upvote
  flag
Lovely, I just have one question: Can storing the user id in the forms auth ticket, as you've just described cause any security issues? Is it possible that the user can tamper that data? – Adam Vigh
1 upvote
  flag
@AdamVigh See here: support.microsoft.com/kb/910443 (What is the role of a ticket in Forms Authentication?) and here: //allinonescript.com/questions/8635965/… - so it looks like a tampered with ticket will not decrypt unless it's a situation described in the second link (you're replacing hex 0 with G-Z letters which will be converted to 0 anyway therefore keeping the ticket intact). – LukeP
1 upvote
  flag
How would you manage an anonymous user? The code in Application_PostAuthenticateRequest won't run and the as cast will return null everywhere. Normally, the User property is never null. – Pierre-Alain Vigeant
9 upvote
  flag
ok I found the solution, just add an else switch which pass "" (empty string) as the email and the Identity will be anonymous. – Pierre-Alain Vigeant
3 upvote
  flag
DateTime.Now.AddMinutes(N)... how to make this so it doesn't logout user after N minutes, can the logged in user be persisted (when user check 'Remember Me' for example)? – 1110
upvote
  flag
@LukeP: Perfect solution! and even integrated with MVC! Just design a question, which directory/project do you usually put the ICustomPrincipal/CustomPrincipal files? – Gabriel
upvote
  flag
@Gabriel I put all membership code in the main project. I will usually create a Membership folder/namespace reference it where it's needed. – LukeP
2 upvote
  flag
Isn't this a bit unsecure if our principal has sensitive data such has roles or permissions? – Rui Lima
upvote
  flag
This is a great answer. I am having one problem with though. My session/cookie doesn't persist between browser sessions. Has anyone else had this issue or know a fix? – Ben Cameron
upvote
  flag
Have you tried making your FormsAuthenticationTicket object persistent (by changing false to true)? – LukeP
upvote
  flag
@LukeP - does the Thread.CurrentPrincipal also need to be set to the newUser in the PostAuthenticationRequest? (See comment from Rus Cam in answer from Sriwantha Attanayake.) – mg1075
upvote
  flag
what is the user repository class in this line? var user = userRepository.Users.Where(u => u.Email == viewModel.Email).First(); – hakan
1 upvote
  flag
@piedpiper It's whatever you use to get your user object from your data layer. This is where you would get user's information like first name and last name from. – LukeP
upvote
  flag
FYI - If anyone is still having trouble with the principal being null for anonymous users, this q/a solved the problem for me - //allinonescript.com/questions/11476301/… – ryanulit
upvote
  flag
instead of manually using the as conversion repeatedly you can use an extension method: public static <yourType> ToCustom(this IPrincipal principal) { return principal as <yourType>; } @User.ToCustom().someProperty – TugboatCaptain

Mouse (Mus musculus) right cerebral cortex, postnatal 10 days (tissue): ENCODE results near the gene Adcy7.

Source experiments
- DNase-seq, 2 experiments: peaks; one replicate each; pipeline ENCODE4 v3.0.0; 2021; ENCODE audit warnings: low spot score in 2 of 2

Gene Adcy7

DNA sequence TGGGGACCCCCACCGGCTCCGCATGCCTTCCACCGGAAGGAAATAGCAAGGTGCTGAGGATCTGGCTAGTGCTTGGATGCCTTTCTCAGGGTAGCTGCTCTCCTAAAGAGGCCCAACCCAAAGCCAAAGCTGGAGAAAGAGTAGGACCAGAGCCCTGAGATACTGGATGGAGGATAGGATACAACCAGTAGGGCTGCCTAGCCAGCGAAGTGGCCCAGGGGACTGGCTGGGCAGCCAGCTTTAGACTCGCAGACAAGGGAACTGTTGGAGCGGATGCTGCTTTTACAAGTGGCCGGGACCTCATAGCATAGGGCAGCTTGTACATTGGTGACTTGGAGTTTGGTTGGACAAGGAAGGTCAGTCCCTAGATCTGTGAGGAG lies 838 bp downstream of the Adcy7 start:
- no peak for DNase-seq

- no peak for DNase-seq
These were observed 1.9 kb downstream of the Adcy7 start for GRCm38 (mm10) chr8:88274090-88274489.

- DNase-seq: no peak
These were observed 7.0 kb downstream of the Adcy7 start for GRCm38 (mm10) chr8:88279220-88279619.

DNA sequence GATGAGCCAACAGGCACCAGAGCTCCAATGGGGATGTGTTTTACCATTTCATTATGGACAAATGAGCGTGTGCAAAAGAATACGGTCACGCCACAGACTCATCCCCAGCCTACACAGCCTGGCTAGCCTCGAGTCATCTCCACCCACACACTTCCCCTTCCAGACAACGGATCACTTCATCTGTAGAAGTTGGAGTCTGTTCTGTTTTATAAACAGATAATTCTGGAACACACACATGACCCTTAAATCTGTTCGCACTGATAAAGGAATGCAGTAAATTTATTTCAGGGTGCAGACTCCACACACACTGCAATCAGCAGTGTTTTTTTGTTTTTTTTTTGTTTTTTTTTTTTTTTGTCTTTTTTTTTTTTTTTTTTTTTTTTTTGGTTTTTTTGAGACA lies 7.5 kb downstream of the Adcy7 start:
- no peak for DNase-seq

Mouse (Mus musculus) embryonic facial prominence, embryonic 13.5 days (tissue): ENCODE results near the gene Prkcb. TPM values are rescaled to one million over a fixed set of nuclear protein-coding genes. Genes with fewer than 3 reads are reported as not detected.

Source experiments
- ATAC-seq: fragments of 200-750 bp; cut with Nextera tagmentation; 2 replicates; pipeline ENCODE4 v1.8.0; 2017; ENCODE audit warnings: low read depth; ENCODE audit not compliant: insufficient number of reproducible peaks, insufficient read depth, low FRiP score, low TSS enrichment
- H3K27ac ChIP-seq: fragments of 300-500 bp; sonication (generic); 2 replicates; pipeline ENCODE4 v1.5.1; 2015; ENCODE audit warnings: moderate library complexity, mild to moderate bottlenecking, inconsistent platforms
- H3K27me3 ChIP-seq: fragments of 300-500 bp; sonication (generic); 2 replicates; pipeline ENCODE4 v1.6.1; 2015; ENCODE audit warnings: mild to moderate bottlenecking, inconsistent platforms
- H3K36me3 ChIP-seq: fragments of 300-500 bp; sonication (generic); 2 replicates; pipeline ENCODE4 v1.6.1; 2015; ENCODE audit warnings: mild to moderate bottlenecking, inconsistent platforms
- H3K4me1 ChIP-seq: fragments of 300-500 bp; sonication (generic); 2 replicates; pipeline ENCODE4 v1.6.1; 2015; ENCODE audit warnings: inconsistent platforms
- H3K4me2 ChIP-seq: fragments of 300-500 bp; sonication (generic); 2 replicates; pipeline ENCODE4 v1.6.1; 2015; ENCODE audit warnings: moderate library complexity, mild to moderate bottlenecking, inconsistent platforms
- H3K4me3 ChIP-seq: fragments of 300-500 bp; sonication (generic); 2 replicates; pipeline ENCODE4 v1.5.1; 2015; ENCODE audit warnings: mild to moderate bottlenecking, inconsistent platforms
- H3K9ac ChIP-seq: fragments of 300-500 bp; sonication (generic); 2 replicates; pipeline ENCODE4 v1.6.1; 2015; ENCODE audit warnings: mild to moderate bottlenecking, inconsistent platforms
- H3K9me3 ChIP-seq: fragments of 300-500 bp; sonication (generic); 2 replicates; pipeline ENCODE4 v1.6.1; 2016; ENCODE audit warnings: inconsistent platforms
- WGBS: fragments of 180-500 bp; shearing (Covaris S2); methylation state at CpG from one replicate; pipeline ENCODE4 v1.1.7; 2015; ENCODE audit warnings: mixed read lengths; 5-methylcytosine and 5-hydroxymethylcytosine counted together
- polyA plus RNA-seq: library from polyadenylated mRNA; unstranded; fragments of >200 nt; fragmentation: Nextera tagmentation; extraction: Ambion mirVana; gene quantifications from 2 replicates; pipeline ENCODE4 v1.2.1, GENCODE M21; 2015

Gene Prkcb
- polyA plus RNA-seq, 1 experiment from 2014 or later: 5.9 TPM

4 upvote
  flag
If you are using the WebApiController, you will need to set Thread.CurrentPrincipal at Application_PostAuthenticateRequest for it to work as it does not rely on HttpContext.Current.User – Jonathan Levison
upvote
  flag
The FormsAuthentication cookie should have the HttpOnly attribute set to true to prevent JavaScript from accessing your auth cookie. I also had to put the PostAuthenticateRequest event wireup in public override void Init() otherwise I got a NullReferenceException from the framework. But the answer was great other than that :) – Spike
upvote
  flag
Has anyone figured out how to accomplish log off with this ? Logoff seems to have broken. – Abhinav Gujjar
3 upvote
  flag
@AbhinavGujjar FormsAuthentication.SignOut(); works fine for me. – LukeP
upvote
  flag
Any suggestions on how to do this with OWIN? – BlackICE
1 upvote
  flag
@BlackICE I'm currently writing an app that uses OWIN and I do it a bit differently now. I have a need to store a lot more information than I am prepared to in a cookie so I just store email address in a claim and create work context with full user object pulled from cache, or database if it's not in cache yet. Ask a question and link it here and I'll do my best to help. – LukeP
upvote
  flag
@LukeP I'm reading up on OWIN now to get up to speed on it, I don't think a cookie is the best place for what I'm storing either as it could be substantial. Is Cache better than Session for this? – BlackICE
upvote
  flag
@BlackICE I don't think one is better than the other one. They're different. I like using cache because I've already implemented a nice wrapper for all my cache needs. Also see: //allinonescript.com/questions/428634/… – LukeP
upvote
  flag
@LukeP Here's my question: //allinonescript.com/questions/21679836/… – BlackICE
upvote
  flag
@BlackICE I'll answer when I get back home from work. Like I said I am doing it differently now so you might or might not like it, but it will let you do what you want to do. – LukeP
upvote
  flag